13 Aug

5 Ways to Survive (and Thrive) at a Networking Event

By Abby Brown, Creative Associate
It’s been a half hour, and you still haven’t talked to a single soul. You’re trying not to sweat through your blazer in the summer heat, and the promised  ‘light appetizers’ are nowhere to be found. The dimly lit and loud bar is filled with professionals with color-coded nametags, but you couldn’t differentiate some of the assigned categories to save your life. The people you do talk to are either in an unrelated field or a bit too tipsy for the occasion, and you think to yourself, “what am I doing here?”.

This potentially panic-inducing vision I just described is an accurate depiction of a networking event that my coworkers and I recently attended. While that event had its fair share of faults (seriously, where were my appetizers?), most networking events are a worthwhile endeavor. Here are some tips that I’ve found helpful for conquering the inevitable discomfort of networking events:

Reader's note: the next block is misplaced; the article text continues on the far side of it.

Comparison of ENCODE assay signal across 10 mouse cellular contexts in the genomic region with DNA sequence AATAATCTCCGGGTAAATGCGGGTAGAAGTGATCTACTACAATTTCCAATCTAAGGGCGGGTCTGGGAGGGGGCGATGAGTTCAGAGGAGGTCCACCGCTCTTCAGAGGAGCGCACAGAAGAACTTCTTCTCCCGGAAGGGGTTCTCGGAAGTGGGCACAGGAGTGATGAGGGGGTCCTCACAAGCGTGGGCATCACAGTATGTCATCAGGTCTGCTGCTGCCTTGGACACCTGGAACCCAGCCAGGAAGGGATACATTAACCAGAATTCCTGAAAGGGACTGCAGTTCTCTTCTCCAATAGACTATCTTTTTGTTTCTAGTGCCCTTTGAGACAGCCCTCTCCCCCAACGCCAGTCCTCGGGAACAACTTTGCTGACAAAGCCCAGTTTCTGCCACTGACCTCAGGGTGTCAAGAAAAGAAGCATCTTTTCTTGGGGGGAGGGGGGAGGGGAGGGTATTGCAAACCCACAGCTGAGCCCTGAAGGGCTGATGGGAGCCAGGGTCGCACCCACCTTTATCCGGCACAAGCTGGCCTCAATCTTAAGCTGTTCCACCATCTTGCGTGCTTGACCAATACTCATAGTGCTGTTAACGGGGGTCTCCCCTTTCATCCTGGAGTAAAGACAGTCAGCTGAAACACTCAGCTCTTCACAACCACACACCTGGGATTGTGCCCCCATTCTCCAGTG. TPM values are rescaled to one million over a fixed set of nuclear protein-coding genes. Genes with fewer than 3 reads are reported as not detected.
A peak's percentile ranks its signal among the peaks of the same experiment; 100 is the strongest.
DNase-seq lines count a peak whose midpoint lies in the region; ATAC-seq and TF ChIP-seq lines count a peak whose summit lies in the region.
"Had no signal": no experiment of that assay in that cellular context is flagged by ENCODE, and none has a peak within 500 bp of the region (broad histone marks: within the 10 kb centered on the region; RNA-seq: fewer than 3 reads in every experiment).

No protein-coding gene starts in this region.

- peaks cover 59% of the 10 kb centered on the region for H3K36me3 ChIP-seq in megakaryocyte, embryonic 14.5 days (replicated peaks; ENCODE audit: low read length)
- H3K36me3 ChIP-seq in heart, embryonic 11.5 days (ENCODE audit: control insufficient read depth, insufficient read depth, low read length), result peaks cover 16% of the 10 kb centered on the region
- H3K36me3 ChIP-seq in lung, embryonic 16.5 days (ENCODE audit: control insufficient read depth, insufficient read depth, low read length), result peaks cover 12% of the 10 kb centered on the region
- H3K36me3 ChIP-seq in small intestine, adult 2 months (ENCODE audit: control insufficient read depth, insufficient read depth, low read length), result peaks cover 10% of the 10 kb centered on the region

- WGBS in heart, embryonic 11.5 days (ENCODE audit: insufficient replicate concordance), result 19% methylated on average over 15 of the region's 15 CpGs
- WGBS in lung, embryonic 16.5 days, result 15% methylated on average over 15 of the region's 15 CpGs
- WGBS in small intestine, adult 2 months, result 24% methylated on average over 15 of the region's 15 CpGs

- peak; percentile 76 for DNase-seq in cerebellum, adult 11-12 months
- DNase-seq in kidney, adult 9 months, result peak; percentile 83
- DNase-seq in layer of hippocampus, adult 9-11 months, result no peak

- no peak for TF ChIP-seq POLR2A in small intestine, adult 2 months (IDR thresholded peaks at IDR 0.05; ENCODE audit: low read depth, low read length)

1) Have a Game Plan:  Have a team huddle before you go into the event. Know what to say if someone asks about your company, prepare a brief elevator pitch, and be sure to bring plenty of business cards. Being prepared will put you at ease, even in an awkward situation.

2) Be Confident: Be confident in yourself and your business. It will build your credibility and your authority in your respective field. Obviously, too much confidence can be off-putting, so try to be friendly, be sincere, and be yourself.

3) Ask Questions: If you’re uncomfortable talking about yourself, put the spotlight others. Ask them about what they do, their company, etc.  They’ll remember you for being engaging and personable.

4) Don’t Be BFFs with the Bartender: Please don’t be that person. Don’t be that­ person who staggers up to the young professional ladies and almost falls on them (yes, this happened to us). This is not a fraternity party; it’s a professional event and you’ll be jeopardizing your reputation, as well as your company’s.

5) Practice Makes Perfect: The more you go, the easier it will be. It might take a few painful attempts, but it’s a great way to meet new people and expand your professional opportunities.

For more in-depth tips on the inner workings of networking, check out this article by the Washington Post.